|Health Savings Accounts (HSA)||Employer contributions up to specified dollar limits are exempt from federal income tax withholding, FICA taxes, and FUTA. (For 2014 employers can contribute up to $3,300 for an individual or $6,550 for family coverage.) For more information refer to IRS Publication 969, Health Savings Accounts and Other Tax-Favored Health Plans.|
|Holiday gifts||De minimis fringe. Other than cash with low fair market value.|
|Lodging||Can be excluded only if (1) it is furnished on business premises, (2) it is furnished for the employer's convenience, and (3) the employee must accept it as a condition of employment.||S2%|
|Meals (de minimis)||Meal or meal money that has so little value that accounting for it would be unreasonable. Includes such things as coffee, doughnuts, soft drinks, and occasional meals that enable an employee to work overtime.|
|Meals on business premises||Meals that are furnished on the business premises and are furnished for the employer's convenience.||S2%|
|Moving expenses||Must be qualified moving expenses according to IRS Publication 521, Moving Expenses. Non-qualified moving expenses that are reimbursed are subject of federal income tax and FICA withholding, but not FUTA.||S2%|
|No-additional-cost services||Services that are offered to customers in the ordinary course of business that can be offered to employees without incurring any substantial additional costs. Includes excess capacity services, such as airline, bus, or train tickets; hotel rooms; or telephone services provided free or at a reduced price to employees working in those lines of business. HCE restriction applies only if not available to all employees.||HCE$115|
|Parties & picnics||De minimus fringe. Occasional parties & picnics for employees and their guests.|
|Reciprocal no-additional-cost services||Services provided by an unrelated employer with whom the employee's employer has a written agreement, and the unrelated employer also provides no-additional-cost services to its own employees. HCE restriction applies only if not available to all employees.||HCE$115|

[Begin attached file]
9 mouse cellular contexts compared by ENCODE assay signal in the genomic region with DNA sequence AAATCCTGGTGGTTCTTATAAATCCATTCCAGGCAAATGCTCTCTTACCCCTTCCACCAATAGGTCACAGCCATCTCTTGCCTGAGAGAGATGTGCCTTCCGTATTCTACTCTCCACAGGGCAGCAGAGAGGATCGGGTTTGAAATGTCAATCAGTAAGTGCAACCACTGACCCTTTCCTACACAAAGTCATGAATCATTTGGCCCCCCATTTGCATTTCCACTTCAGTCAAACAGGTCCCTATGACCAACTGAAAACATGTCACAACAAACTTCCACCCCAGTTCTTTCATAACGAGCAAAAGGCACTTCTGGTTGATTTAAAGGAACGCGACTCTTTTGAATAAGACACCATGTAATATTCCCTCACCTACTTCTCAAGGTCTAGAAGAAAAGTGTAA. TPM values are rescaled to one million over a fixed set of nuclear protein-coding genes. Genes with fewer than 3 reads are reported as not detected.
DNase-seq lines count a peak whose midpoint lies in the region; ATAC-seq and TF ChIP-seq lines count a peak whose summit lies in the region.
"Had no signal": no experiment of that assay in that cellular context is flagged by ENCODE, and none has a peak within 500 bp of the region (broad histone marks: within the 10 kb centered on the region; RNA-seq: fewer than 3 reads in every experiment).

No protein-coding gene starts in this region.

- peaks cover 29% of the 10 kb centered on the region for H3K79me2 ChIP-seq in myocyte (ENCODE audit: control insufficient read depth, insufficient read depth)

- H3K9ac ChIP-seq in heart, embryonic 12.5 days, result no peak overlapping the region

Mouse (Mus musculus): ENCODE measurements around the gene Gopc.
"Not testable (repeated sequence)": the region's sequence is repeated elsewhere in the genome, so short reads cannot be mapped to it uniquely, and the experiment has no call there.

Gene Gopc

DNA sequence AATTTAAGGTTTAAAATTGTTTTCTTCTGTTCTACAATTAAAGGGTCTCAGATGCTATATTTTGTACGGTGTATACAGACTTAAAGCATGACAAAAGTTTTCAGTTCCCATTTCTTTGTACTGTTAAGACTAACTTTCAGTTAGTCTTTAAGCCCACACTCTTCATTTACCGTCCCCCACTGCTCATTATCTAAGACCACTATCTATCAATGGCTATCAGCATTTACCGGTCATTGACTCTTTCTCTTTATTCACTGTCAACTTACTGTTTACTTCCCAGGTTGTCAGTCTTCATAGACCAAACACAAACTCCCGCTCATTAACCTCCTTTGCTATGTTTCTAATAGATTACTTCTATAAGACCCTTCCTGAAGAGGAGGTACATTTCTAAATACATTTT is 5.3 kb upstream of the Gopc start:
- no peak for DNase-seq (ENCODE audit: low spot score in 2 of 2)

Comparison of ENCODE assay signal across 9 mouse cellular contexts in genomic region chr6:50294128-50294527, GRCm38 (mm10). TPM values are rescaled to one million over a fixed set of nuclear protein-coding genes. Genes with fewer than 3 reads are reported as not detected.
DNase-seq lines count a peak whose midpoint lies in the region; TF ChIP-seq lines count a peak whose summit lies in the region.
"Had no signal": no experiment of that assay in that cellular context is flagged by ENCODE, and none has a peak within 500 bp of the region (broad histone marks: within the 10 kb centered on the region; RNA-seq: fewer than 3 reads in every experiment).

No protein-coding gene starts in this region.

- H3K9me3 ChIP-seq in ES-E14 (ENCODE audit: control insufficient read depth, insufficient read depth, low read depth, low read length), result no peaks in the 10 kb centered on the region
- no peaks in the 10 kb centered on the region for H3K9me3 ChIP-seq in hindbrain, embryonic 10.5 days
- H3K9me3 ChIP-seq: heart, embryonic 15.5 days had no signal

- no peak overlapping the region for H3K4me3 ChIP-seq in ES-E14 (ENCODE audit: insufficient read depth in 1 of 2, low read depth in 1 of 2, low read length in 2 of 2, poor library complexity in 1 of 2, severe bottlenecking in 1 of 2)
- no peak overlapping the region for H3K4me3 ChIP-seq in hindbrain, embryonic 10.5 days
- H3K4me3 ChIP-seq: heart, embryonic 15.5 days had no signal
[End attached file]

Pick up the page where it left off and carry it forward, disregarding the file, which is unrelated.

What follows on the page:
|Retirement planning services||Additional retirement planning advice or information provided to employees or their spouses related to the employer's qualified retirement plan. Does not include services for tax preparation, accounting, legal, or brokerage services.|
|Tickets||De minimus fringe. Occasional tickets for entertainment or sporting events.|
|Transportation benefits (de minimus)||Occasional transportation fare given to an employee because the employee is working overtime, and the benefit is not based on hours worked.|
|Transportation commuting benefits||Exclusion for commuting in a qualified commuter highway vehicle, transit passes, qualified parking, or qualified bicycle commuting reimbursement. See IRS Publication 15-B for details.||S2%|
|Tuition reduction||An educational institution can exclude tuition reductions for qualified employees, dependents, and those retired on disability for undergraduate education. Teaching or research assistants can receive tuition reductions for graduate education. See IRS Publication 970, Tax Benefits for Education, for more information.|
|Typing||De minimus fringe. Occasional typing of personal letters by a company secretary.|
|Working condition benefits||Property and services provided to an employee so that the employee can perform his or her job.|
Want to double check what these ineligible employee codes mean? It's all explained in our previous article, in the section entitled: Classifying An Employee As A Non-Employee For Specific Fringe Benefits. We hope this helps you navigate the tricky terrain of which fringe benefits are taxable!
Fringe benefits can be confusing, but they don't have to be.
This material has been prepared for informational purposes only, and is not intended to provide, and should not be relied on for, legal or tax advice. If you have any legal or tax questions regarding this content or related issues, then you should consult with your professional legal or tax advisor.